Rollei is now back with superb films like ATP 1.1 (which is essentially Technical Pan), Pan 25 (which is supposedly re-packaged Agfa APX25) and Ortho 25 for those wild about orthocromatic looks (I know I am sometimes). But, what I find really exciting, is the use of their developers and especially RLS (Rollei Low Speed Developer). This amazing developer is little known and, while not cheap, it can be put to great use with easily available and cheaper films. Two emulsions that truly stand out with this combination are Ilford Delta 100 and Kodak TMax 100. Exposed @ 50ISO, they give us the opportunity to shoot with some great lenses at maximum apertures, with good lighting, while delivering truly amazing tones, detail and virtually no grain. Also, for those who are into scanning their own negatives (and there are quite a lot of us) and don’t have a dedicated (and expensive) film scanner like the Nikon 5000/9000 or the crazy Hasselblad X1 or X5, these films are the perfect choice if you are doing enlargements since they do make up for any shortcomings of various flatbed scanners.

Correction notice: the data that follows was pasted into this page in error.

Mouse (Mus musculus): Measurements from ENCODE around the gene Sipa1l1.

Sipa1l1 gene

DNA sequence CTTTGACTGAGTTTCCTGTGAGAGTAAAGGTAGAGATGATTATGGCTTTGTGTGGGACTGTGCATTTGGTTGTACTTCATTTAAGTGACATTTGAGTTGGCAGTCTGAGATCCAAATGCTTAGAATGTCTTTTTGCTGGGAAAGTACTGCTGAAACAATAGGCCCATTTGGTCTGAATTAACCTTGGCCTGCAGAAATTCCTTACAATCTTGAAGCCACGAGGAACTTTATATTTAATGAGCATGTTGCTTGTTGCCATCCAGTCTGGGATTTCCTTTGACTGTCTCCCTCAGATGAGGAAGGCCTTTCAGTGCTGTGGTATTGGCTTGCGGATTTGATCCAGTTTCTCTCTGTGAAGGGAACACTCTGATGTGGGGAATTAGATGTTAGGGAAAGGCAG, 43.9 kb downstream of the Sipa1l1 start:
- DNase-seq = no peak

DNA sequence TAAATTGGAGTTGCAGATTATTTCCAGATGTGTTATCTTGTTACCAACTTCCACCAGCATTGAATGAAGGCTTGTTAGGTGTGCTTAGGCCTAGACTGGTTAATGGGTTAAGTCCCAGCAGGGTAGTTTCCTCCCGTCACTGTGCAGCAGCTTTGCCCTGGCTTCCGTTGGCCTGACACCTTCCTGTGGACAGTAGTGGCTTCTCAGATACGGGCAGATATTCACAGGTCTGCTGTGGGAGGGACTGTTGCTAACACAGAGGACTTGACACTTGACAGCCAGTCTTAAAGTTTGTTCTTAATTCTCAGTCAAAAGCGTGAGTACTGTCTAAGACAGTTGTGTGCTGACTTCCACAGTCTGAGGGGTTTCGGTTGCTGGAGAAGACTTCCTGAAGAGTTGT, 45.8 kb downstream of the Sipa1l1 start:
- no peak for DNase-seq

Now, all of this also implies that you would be doing your own developing (which is a piece of cake, as outlined in my previous article), as I doubt you’d find a lab using Rollei developers. Also, for those who are not interested in this particular developer, good old, cheap Rodinal @ 1:100 or 1:300 dilution ratios gives very impressive results, albeit a TINY bit more grain and different tonalities . Another benefit or Rollei RLS developer is the fact that the developing process is not really open to much interpretation. You would basically follow the timing guidelines for different films as outlined on the bottle, with one slow and gentle inversion every 30 seconds. Stop, fix, wash, dry as usual and you’re ready to scan.